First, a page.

Mon: CS + programming Tue: Data Wed: Algorithms

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Mon: CS + programming Tue: Data Wed: Algorithms
Summary of MyCS (and this week…) Mon: CS + programming Tue: Data Wed: Algorithms robotics in Atlanta… show research videos… All together?

Picobot Mon: CS + programming Tue: Data Wed: Algorithms
Summary of MyCS (and this week…) Mon: CS + programming Tue: Data Wed: Algorithms robotics in Atlanta… show research videos… Picobot All together?

Open this site: www.cs.hmc.edu/picobot

Another language? Python Scratch Picobot
General-purpose language General-purpose language Special-purpose language you might see 5% by the end of a semester you might see 50% by the end of a semester you'll see 100% in the next 20 minutes less of its libraries! self-contained but not simplistic

An extreme close-up of Picobot in action...
walls Picobot area not covered (yet!) area already covered inspiration? Goal: whole-environment coverage with only local sensing…

Picobot's inspiration walls Picobot area not covered (yet!)
Picobot ~ robot vacuum may re-cover an area can't tell "vacuumed" from "unvacuumed" area area already covered Goal: whole-environment coverage with only local sensing…

Surroundings are always in NEWS order and always 4 letters
Picobot can only sense things directly to the N, E, W, and S N W E S For example, here its surroundings are NxWx N E W S Surroundings are always in NEWS order and always 4 letters

Surroundings are always in NEWS order and always 4 letters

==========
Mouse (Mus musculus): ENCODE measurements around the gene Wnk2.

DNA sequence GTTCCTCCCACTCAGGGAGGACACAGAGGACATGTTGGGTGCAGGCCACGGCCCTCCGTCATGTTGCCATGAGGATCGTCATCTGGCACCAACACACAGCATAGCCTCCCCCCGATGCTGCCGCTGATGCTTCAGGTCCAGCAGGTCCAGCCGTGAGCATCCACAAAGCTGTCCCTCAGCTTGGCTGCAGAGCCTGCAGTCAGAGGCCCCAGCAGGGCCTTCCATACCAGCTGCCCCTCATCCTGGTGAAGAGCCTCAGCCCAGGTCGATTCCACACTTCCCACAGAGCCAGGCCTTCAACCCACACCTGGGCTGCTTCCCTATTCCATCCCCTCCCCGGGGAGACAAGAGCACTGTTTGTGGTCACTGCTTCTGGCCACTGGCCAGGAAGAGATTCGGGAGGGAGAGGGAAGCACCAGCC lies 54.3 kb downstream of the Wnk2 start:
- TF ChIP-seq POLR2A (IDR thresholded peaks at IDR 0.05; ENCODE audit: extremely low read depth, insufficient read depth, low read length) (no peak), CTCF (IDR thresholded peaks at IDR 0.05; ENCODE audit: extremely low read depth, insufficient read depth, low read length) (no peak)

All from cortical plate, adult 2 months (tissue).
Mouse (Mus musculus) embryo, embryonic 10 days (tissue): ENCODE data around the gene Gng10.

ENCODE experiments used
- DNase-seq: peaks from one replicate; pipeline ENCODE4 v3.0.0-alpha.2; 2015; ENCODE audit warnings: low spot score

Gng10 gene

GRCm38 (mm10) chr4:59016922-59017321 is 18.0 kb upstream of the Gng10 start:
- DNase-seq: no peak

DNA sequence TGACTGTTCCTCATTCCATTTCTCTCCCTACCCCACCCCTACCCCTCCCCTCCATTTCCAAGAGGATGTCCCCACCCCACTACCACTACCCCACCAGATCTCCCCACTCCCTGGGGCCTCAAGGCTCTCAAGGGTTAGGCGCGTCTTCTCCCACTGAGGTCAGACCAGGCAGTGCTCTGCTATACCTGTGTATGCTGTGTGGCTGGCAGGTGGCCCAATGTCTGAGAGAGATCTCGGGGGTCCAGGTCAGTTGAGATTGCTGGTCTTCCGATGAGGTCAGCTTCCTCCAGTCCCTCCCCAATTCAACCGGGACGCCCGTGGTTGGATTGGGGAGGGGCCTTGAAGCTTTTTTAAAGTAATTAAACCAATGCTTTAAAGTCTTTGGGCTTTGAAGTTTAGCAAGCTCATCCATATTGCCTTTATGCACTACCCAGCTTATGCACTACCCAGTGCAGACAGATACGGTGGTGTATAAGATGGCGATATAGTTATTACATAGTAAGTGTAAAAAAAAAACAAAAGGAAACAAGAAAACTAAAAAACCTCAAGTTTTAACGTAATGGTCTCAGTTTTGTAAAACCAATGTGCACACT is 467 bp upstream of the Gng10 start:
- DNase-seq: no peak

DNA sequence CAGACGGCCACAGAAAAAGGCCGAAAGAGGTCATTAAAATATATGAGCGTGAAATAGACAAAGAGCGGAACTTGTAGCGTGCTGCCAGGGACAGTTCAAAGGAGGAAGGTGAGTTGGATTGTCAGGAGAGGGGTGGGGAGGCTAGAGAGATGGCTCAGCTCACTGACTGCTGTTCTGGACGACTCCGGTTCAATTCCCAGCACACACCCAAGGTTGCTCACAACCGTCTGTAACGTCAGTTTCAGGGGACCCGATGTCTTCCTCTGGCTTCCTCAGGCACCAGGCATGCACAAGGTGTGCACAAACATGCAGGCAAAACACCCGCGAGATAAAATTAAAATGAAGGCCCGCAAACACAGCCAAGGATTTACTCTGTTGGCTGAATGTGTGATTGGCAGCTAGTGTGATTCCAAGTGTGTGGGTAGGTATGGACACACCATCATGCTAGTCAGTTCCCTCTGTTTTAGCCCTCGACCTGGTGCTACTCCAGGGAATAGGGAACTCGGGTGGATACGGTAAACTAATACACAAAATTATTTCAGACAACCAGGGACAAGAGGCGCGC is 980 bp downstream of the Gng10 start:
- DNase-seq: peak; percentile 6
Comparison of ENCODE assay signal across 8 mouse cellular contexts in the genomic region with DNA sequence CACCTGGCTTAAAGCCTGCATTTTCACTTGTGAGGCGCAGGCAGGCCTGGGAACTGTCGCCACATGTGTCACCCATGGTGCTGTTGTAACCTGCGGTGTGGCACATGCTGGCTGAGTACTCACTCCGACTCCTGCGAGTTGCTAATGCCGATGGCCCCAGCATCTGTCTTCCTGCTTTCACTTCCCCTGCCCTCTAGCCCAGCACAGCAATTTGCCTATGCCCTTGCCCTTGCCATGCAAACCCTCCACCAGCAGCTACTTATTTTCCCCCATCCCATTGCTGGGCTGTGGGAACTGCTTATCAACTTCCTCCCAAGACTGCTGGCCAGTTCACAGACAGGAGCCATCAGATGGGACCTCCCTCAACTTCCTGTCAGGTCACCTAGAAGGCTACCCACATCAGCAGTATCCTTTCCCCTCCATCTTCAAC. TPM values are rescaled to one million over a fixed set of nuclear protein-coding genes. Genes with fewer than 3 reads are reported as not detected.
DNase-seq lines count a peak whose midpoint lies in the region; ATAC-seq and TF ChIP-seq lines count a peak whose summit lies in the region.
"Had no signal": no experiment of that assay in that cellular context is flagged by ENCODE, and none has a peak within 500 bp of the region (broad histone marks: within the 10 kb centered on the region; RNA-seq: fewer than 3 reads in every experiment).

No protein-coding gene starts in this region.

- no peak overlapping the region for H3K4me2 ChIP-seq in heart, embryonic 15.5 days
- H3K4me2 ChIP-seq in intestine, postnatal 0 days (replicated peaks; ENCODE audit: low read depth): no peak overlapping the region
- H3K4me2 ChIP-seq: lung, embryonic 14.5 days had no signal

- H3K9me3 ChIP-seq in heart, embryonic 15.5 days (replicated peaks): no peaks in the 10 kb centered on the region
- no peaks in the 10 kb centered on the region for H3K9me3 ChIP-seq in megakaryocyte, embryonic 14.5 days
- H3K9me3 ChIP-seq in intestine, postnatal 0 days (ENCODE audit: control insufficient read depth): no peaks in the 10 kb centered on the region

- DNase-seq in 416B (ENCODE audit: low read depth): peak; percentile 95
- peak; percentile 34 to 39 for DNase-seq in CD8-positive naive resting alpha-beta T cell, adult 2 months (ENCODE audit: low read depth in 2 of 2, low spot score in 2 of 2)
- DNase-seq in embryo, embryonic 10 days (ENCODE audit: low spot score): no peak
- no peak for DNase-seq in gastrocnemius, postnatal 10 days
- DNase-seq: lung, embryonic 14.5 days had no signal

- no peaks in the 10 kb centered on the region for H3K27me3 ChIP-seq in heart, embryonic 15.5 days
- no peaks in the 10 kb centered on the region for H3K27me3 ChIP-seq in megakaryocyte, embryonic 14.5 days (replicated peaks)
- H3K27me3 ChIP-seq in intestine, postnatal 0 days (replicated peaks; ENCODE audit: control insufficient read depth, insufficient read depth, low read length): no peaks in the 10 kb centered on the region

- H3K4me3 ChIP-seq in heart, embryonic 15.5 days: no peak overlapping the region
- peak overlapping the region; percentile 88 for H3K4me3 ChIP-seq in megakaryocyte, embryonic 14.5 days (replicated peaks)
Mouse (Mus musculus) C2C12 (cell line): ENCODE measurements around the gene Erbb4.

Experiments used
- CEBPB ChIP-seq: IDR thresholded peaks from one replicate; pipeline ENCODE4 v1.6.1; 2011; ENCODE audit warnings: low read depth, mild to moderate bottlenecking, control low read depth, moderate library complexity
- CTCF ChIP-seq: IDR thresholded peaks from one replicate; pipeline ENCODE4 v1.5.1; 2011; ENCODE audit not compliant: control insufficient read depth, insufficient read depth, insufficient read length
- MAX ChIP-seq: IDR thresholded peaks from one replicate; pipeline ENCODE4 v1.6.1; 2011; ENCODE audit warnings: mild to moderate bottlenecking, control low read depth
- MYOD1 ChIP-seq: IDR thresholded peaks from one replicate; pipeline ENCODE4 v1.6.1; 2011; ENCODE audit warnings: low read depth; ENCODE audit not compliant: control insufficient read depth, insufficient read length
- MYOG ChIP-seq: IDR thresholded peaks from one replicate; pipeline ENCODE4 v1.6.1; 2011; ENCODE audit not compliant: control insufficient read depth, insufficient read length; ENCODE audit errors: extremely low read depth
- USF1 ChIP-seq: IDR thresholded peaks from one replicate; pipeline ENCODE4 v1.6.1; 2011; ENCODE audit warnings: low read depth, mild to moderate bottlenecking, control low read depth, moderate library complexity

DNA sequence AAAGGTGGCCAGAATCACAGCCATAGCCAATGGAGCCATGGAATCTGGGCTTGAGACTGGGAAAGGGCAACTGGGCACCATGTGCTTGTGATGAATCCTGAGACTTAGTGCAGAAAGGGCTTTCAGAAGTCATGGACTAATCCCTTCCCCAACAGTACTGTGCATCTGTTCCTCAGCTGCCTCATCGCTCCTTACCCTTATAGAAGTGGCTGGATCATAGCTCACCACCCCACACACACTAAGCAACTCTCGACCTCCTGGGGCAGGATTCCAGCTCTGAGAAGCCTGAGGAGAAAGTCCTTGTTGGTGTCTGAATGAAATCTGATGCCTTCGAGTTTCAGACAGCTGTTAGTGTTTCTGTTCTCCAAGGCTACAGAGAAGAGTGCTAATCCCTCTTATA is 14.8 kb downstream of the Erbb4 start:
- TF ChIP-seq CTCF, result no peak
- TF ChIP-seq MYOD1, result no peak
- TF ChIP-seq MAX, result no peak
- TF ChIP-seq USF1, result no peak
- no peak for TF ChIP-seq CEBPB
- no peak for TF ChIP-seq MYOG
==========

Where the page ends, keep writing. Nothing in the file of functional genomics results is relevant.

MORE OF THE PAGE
What are these surroundings? N E W S NxWx Wow - this one is disgusting!

Surroundings How many distinct surroundings are there? N W E S

Surroundings How many distinct surroundings are there? N W E S 24
== 16 possible … xxxx Nxxx xExx xxWx xxxS NExx NxWx NxxS xEWx xExS xxWS NEWx NExS NxWS xEWS NEWS (won’t happen)

State I am in state 0. My surroundings are xxWS. Picobot's memory is a single number, called its state. State is the internal context of a computation, i.e., the subtask. Picobot always starts in state 0. State and surroundings represent everything Picobot knows about the world self-contained but not simplistic

Rules Picobot moves according to a set of rules: state surroundings
I am in state 0. My surroundings are xxWS. Picobot moves according to a set of rules: state surroundings direction new state xxWS N

Rules Aha! I should move N. I should enter state 0.
I am in state 0. My surroundings are xxWS. Aha! I should move N. I should enter state 0. Picobot moves according to a set of rules: state surroundings direction new state xxWS N If I'm in state 0 seeing xxWS, Then I move North, and "change" to state 0.

Asterisks * are wild cards. They match walls or empty space:
I am in state 0. My surroundings are xxWS. Aha! This matches the surroundings x*** Asterisks * are wild cards. They match walls or empty space: state surroundings direction new state x*** N EWS may be wall or empty space N must be empty

state surroundings direction new state
(A) What is a program that sends Picobot to the North (top) of the empty room ? state surroundings direction new state (B) stop, don’t crash! (C) How could we get back down? (D) And continue…?

Picobot checks its rules from the top each time. Model